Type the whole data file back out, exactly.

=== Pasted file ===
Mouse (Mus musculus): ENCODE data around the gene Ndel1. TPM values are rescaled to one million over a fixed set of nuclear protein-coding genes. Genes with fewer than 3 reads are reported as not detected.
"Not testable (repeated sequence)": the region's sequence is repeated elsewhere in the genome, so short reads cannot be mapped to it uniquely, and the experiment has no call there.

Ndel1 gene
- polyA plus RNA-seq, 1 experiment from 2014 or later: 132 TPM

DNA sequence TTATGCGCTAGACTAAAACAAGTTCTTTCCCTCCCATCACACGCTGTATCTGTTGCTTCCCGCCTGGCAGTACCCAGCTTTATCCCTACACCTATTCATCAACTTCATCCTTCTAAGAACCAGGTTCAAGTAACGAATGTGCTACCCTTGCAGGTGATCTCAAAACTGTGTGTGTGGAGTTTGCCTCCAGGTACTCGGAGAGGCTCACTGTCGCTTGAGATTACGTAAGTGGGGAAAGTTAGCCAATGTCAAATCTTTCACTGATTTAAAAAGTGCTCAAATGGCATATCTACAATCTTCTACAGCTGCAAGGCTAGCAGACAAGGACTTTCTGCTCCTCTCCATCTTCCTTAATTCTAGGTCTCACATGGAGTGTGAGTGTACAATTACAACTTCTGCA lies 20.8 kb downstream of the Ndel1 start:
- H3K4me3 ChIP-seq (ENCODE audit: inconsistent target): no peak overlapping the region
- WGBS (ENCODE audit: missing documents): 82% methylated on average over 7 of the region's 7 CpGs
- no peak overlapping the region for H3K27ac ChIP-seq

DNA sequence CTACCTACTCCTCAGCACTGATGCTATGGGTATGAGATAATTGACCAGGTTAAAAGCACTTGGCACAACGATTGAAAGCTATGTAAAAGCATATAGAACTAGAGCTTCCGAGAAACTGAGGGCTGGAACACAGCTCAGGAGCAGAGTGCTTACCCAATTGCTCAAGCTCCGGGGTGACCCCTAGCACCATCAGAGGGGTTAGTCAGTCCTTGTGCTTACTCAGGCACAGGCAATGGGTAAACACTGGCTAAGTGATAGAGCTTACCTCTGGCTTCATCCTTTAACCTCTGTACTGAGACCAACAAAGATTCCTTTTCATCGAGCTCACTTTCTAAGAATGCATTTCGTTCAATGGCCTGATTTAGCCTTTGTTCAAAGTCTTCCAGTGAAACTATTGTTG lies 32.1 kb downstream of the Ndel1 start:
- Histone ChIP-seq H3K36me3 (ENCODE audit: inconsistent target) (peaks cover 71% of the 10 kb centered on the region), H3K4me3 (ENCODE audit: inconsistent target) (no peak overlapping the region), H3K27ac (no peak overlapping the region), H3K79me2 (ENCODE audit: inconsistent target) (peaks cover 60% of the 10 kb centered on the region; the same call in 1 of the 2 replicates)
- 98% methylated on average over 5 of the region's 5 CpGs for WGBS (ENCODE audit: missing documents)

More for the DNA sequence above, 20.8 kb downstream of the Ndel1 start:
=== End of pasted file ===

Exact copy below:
Mouse (Mus musculus): ENCODE data around the gene Ndel1. TPM values are rescaled to one million over a fixed set of nuclear protein-coding genes. Genes with fewer than 3 reads are reported as not detected.
"Not testable (repeated sequence)": the region's sequence is repeated elsewhere in the genome, so short reads cannot be mapped to it uniquely, and the experiment has no call there.

Ndel1 gene
- polyA plus RNA-seq, 1 experiment from 2014 or later: 132 TPM

DNA sequence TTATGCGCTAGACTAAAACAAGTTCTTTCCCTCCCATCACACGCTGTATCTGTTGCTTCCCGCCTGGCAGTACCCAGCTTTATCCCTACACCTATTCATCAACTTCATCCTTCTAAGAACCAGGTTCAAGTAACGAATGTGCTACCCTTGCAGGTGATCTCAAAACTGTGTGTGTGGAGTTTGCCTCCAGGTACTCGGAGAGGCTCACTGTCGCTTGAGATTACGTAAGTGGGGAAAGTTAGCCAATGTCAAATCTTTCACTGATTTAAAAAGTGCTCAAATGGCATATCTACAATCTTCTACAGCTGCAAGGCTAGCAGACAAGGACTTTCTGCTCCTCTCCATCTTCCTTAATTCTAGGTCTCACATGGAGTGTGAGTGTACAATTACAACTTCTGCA lies 20.8 kb downstream of the Ndel1 start:
- H3K4me3 ChIP-seq (ENCODE audit: inconsistent target): no peak overlapping the region
- WGBS (ENCODE audit: missing documents): 82% methylated on average over 7 of the region's 7 CpGs
- no peak overlapping the region for H3K27ac ChIP-seq

DNA sequence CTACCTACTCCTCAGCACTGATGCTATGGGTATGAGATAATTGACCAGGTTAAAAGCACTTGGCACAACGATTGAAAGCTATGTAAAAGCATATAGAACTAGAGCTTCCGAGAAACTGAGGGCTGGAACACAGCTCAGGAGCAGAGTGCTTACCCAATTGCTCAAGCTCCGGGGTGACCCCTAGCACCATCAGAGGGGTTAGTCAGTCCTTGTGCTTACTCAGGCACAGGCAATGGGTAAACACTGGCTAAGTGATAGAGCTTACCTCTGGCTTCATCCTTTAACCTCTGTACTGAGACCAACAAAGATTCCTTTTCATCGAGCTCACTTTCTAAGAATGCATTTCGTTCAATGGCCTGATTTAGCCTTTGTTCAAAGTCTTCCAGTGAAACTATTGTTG lies 32.1 kb downstream of the Ndel1 start:
- Histone ChIP-seq H3K36me3 (ENCODE audit: inconsistent target) (peaks cover 71% of the 10 kb centered on the region), H3K4me3 (ENCODE audit: inconsistent target) (no peak overlapping the region), H3K27ac (no peak overlapping the region), H3K79me2 (ENCODE audit: inconsistent target) (peaks cover 60% of the 10 kb centered on the region; the same call in 1 of the 2 replicates)
- 98% methylated on average over 5 of the region's 5 CpGs for WGBS (ENCODE audit: missing documents)

More for the DNA sequence above, 20.8 kb downstream of the Ndel1 start: